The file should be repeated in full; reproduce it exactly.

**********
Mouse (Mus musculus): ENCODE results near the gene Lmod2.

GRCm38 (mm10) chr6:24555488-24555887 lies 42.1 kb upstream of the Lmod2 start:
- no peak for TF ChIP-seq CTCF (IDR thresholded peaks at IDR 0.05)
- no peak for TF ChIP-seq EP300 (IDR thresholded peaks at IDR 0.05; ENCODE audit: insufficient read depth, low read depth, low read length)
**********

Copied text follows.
Mouse (Mus musculus): ENCODE results near the gene Lmod2.

GRCm38 (mm10) chr6:24555488-24555887 lies 42.1 kb upstream of the Lmod2 start:
- no peak for TF ChIP-seq CTCF (IDR thresholded peaks at IDR 0.05)
- no peak for TF ChIP-seq EP300 (IDR thresholded peaks at IDR 0.05; ENCODE audit: insufficient read depth, low read depth, low read length)